At the time, Brunn was trying to establish a spice business, the Baltimore Spice Company, in downtown Baltimore. He initially sold spices to butchers and meatpackers. However, his business was ideally located for a different customer. The Baltimore Spice Company was located across the street from a historic seafood market, first known as the Center Market and later as the Fish Market. Brunn took the short walk to the market and tried to sell his spice blends to the seafood vendors. He encountered resistance, because each vendor had their own proprietary blend of spices that they used and sold with their seafood. None of the vendors were interested in a newcomer who sold only spices and not fish. While Brunn was turned away, he was not discouraged. Gustav Brunn believed that he could make a better spice blend for seafood. 

Mr. and Mrs. Brunn
Source: Jewish Museum of Maryland

As mentioned above, Gustav Brunn ultimately produced the spice mix that became known as Old Bay.  Brunn used 18 ingredients in his original recipe. Whether intentionally or not, Brunn used spices that Maryland cooks historically used to prepare seafood. These spices included

(1) allspice, 
(2) black pepper, 
(3) cloves, 
(4) mace, 
(5) mustard, and 
(6) nutmeg. 

Those traditional ingredients amount to only one-third of the eighteen herbs and spices that comprised the original Old Bay mix. As for the other ingredients, Brunn chose herbs and spices that, although not traditional, they would still work well with seafood. These ingredients include:

(7) paprika,
(8) celery seeds,  
(9) salt,
(10) celery salt, 
(11) bay leaves, and 
(12) crushed red pepper (or cayenne pepper).

These additional ingredients bring the total number to twelve ingredients, or two-thirds of the way to -Brunn's 18 ingredient mix. Many of the copycat recipes one could find on the Internet stop here. There is no effort to determine the identity of the remaining six ingredients used in Old Bay.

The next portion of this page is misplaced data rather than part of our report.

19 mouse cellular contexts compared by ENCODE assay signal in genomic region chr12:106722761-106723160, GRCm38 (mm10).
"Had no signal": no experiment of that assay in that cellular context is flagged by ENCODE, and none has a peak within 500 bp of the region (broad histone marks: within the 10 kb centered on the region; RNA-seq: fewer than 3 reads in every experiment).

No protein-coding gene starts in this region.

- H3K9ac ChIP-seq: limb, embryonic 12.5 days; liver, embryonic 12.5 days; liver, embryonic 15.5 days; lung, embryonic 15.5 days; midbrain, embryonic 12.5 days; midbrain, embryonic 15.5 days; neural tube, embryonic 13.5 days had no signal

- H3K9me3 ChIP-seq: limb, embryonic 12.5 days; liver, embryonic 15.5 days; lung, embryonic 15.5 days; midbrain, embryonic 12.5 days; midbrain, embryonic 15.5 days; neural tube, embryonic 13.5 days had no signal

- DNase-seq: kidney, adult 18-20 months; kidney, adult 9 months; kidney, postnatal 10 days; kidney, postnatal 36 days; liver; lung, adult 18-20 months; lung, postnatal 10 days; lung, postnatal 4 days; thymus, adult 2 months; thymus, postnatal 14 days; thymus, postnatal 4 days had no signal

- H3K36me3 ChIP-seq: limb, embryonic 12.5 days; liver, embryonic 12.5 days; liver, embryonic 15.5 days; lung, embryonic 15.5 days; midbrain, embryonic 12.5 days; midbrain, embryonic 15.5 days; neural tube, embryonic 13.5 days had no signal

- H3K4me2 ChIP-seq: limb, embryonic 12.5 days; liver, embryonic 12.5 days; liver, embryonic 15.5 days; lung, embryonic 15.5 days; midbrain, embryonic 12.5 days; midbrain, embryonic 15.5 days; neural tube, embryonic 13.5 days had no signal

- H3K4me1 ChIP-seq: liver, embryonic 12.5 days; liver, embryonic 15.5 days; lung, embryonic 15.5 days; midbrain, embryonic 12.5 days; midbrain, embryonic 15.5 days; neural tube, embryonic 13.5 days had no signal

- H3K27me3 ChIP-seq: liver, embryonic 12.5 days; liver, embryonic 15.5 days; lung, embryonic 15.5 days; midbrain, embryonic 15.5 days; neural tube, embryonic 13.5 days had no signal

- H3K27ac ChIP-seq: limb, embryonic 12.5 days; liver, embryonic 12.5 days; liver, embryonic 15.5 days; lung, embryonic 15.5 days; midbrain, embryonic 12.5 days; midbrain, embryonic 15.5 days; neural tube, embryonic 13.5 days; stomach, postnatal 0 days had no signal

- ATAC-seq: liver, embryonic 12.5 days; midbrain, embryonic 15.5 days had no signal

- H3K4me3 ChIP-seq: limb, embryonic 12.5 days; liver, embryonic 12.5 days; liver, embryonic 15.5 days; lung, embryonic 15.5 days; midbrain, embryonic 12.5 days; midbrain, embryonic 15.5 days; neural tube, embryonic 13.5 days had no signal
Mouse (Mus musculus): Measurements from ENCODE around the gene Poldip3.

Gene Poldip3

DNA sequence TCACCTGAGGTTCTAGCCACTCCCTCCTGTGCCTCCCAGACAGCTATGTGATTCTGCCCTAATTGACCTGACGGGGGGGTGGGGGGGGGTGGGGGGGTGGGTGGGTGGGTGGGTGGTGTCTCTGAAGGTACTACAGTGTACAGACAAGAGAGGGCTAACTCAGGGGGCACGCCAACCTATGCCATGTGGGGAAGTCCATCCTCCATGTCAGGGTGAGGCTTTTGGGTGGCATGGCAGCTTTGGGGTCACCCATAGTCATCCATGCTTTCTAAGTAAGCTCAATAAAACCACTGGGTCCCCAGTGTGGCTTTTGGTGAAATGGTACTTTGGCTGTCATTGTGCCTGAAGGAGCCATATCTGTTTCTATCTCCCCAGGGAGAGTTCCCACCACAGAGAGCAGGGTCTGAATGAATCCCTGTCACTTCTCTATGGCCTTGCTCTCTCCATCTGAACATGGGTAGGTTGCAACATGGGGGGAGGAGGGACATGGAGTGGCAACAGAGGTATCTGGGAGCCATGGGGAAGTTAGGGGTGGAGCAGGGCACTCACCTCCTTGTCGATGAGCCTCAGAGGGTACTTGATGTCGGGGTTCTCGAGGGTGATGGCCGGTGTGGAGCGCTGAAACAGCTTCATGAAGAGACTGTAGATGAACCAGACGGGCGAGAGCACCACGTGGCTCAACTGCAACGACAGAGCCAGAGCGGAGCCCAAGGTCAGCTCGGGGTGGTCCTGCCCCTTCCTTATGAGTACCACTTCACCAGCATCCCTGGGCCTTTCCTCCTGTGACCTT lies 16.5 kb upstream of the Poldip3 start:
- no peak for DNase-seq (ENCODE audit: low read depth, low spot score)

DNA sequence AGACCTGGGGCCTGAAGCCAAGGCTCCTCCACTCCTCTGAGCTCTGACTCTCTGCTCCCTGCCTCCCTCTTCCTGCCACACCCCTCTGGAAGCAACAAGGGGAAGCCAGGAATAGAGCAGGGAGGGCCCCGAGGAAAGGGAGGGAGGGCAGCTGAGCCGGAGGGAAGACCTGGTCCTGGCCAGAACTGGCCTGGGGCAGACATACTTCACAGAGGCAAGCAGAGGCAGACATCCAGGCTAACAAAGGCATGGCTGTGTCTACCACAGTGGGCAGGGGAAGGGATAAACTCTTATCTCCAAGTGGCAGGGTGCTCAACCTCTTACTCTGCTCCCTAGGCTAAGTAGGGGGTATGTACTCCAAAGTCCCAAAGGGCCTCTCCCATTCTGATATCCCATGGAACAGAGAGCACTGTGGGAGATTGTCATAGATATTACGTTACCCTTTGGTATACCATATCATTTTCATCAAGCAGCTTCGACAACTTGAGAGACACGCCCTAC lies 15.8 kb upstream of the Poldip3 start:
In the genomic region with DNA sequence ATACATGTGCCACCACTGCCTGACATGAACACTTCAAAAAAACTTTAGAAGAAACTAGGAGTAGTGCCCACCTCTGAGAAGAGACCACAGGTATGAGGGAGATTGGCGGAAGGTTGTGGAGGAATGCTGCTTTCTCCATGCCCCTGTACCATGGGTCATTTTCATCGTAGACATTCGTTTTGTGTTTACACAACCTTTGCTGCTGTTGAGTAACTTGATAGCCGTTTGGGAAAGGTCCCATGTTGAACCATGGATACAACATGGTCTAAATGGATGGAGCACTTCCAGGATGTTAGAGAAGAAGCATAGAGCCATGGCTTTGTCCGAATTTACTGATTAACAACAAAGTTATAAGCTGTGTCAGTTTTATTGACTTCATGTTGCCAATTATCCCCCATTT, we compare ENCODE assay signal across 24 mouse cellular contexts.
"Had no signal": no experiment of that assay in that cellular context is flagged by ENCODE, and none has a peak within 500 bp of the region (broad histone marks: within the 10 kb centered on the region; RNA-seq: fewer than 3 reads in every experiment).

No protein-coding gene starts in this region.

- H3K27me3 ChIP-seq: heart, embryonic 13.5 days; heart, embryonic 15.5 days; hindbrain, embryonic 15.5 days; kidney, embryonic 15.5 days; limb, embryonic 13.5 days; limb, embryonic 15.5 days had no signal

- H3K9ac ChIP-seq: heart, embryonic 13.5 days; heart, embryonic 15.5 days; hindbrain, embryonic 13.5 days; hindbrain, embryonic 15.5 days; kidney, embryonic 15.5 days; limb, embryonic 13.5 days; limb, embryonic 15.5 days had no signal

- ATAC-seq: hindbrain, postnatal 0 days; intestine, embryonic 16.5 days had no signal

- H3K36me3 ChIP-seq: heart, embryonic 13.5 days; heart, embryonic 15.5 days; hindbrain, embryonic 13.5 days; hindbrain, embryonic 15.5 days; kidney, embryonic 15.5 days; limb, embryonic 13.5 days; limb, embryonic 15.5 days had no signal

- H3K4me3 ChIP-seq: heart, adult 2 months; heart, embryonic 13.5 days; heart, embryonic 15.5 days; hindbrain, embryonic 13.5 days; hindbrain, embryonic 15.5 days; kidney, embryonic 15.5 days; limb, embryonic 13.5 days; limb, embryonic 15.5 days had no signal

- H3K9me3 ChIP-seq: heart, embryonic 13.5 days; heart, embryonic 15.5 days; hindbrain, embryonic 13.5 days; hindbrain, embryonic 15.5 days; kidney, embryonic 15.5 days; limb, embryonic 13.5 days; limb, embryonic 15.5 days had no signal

But, stopping here is akin to quitting a half-marathon after running only 8.7 miles. In some ways, this is exactly Gustav Brunn wanted. 

As noted above, Brunn did not simply set out to create the best spice mix for seafood. He wanted to be the only person who could make that blend. Brunn did not want anyone copying what he had done; or, worse, someone who could make a better spice blend. 

To this end, Brunn chose ingredients for Old Bay that, in his estimation, would be difficult for others to identify. Herbs or spices that are neither used traditionally for seafood or obvious to the senses. Those items comprise the final six ingredients of Brunn's recipe. 

Yet, despite his best efforts, Brunn was not able to fool everyone. Some of those final ingredients have been identified over time. Despite his best efforts, some of those ingredients have been identified or revealed over time. They include:

(13) white pepper, 
(14) cinnamon, and
(15) cardamom.

The final three ingredients remain a mystery. 

This mystery continues to this day. No copycat recipe for Old Bay has more than the fifteen (15) ingredients listed above. No one has been able to identify ingredients (16), (17) and (18). Those final three ingredients are known only to those who have seen or own Brunn's Old Bay recipe. (As an aside, the current owner is the same McCormick Foods where Brunn briefly worked after coming to the United States.)  

With the history of Gustav Brunn and a good sense of the Old Bay spice mix, it is now time for me to  try my hand at making the blend. I will try to recreate Old Bay and, perhaps in the process, try to discover what may be the three remaining ingredients. Stay tuned and ...